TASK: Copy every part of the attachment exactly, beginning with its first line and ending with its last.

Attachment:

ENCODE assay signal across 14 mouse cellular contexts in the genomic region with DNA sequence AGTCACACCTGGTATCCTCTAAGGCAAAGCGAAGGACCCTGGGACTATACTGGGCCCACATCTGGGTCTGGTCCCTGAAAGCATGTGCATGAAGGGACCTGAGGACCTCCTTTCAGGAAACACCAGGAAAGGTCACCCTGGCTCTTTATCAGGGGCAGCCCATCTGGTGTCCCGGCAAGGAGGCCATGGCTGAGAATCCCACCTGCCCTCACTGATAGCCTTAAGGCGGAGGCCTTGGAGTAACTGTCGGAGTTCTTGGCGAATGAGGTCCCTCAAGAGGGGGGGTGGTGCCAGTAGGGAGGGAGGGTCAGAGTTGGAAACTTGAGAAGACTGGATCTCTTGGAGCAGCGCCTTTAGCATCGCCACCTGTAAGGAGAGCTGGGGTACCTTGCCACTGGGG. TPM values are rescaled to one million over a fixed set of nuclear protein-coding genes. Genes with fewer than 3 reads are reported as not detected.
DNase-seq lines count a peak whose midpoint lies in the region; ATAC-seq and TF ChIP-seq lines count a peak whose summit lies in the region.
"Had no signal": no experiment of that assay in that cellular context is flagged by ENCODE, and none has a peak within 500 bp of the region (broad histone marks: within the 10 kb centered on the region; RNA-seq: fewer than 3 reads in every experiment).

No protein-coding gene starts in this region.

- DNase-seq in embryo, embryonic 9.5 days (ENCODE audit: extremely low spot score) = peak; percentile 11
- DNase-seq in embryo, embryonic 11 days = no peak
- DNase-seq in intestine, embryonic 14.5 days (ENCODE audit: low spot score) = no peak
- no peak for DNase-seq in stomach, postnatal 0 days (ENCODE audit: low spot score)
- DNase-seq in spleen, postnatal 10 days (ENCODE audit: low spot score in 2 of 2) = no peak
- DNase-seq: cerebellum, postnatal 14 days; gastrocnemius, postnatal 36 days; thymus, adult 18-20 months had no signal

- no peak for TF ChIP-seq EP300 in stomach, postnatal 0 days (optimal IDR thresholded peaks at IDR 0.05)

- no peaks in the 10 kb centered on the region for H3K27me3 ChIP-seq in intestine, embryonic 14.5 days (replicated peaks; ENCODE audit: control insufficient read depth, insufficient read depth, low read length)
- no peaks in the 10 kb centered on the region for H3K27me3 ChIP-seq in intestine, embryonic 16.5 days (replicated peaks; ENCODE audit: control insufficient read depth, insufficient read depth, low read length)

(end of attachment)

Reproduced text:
ENCODE assay signal across 14 mouse cellular contexts in the genomic region with DNA sequence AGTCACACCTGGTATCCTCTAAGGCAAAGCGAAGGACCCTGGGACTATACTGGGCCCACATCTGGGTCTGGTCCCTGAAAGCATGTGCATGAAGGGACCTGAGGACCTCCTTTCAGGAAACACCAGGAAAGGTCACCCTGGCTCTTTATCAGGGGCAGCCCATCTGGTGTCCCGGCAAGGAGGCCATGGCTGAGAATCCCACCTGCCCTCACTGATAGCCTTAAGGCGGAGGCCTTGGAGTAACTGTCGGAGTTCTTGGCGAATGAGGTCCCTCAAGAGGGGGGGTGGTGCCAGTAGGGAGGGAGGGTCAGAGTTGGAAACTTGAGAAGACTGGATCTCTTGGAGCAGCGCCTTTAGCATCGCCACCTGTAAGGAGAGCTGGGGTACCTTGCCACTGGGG. TPM values are rescaled to one million over a fixed set of nuclear protein-coding genes. Genes with fewer than 3 reads are reported as not detected.
DNase-seq lines count a peak whose midpoint lies in the region; ATAC-seq and TF ChIP-seq lines count a peak whose summit lies in the region.
"Had no signal": no experiment of that assay in that cellular context is flagged by ENCODE, and none has a peak within 500 bp of the region (broad histone marks: within the 10 kb centered on the region; RNA-seq: fewer than 3 reads in every experiment).

No protein-coding gene starts in this region.

- DNase-seq in embryo, embryonic 9.5 days (ENCODE audit: extremely low spot score) = peak; percentile 11
- DNase-seq in embryo, embryonic 11 days = no peak
- DNase-seq in intestine, embryonic 14.5 days (ENCODE audit: low spot score) = no peak
- no peak for DNase-seq in stomach, postnatal 0 days (ENCODE audit: low spot score)
- DNase-seq in spleen, postnatal 10 days (ENCODE audit: low spot score in 2 of 2) = no peak
- DNase-seq: cerebellum, postnatal 14 days; gastrocnemius, postnatal 36 days; thymus, adult 18-20 months had no signal

- no peak for TF ChIP-seq EP300 in stomach, postnatal 0 days (optimal IDR thresholded peaks at IDR 0.05)

- no peaks in the 10 kb centered on the region for H3K27me3 ChIP-seq in intestine, embryonic 14.5 days (replicated peaks; ENCODE audit: control insufficient read depth, insufficient read depth, low read length)
- no peaks in the 10 kb centered on the region for H3K27me3 ChIP-seq in intestine, embryonic 16.5 days (replicated peaks; ENCODE audit: control insufficient read depth, insufficient read depth, low read length)